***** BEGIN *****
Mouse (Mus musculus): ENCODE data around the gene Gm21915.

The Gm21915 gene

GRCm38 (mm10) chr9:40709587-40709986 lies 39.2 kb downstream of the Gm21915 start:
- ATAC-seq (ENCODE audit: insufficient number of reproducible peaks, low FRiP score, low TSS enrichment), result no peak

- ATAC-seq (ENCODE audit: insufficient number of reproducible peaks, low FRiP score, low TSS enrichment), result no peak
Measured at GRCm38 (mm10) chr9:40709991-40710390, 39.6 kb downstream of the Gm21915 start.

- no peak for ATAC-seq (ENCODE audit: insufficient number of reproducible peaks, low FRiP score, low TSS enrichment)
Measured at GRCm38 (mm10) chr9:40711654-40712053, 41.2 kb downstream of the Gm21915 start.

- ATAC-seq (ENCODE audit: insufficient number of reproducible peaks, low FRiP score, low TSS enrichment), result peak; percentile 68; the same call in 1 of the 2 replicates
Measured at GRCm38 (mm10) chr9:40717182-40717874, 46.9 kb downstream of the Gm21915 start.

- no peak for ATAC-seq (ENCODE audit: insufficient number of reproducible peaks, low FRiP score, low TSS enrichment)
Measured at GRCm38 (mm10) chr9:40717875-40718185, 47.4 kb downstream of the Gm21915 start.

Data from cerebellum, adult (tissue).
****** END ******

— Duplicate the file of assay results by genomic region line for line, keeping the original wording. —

Mouse (Mus musculus): ENCODE data around the gene Gm21915.

The Gm21915 gene

GRCm38 (mm10) chr9:40709587-40709986 lies 39.2 kb downstream of the Gm21915 start:
- ATAC-seq (ENCODE audit: insufficient number of reproducible peaks, low FRiP score, low TSS enrichment), result no peak

- ATAC-seq (ENCODE audit: insufficient number of reproducible peaks, low FRiP score, low TSS enrichment), result no peak
Measured at GRCm38 (mm10) chr9:40709991-40710390, 39.6 kb downstream of the Gm21915 start.

- no peak for ATAC-seq (ENCODE audit: insufficient number of reproducible peaks, low FRiP score, low TSS enrichment)
Measured at GRCm38 (mm10) chr9:40711654-40712053, 41.2 kb downstream of the Gm21915 start.

- ATAC-seq (ENCODE audit: insufficient number of reproducible peaks, low FRiP score, low TSS enrichment), result peak; percentile 68; the same call in 1 of the 2 replicates
Measured at GRCm38 (mm10) chr9:40717182-40717874, 46.9 kb downstream of the Gm21915 start.

- no peak for ATAC-seq (ENCODE audit: insufficient number of reproducible peaks, low FRiP score, low TSS enrichment)
Measured at GRCm38 (mm10) chr9:40717875-40718185, 47.4 kb downstream of the Gm21915 start.

Data from cerebellum, adult (tissue).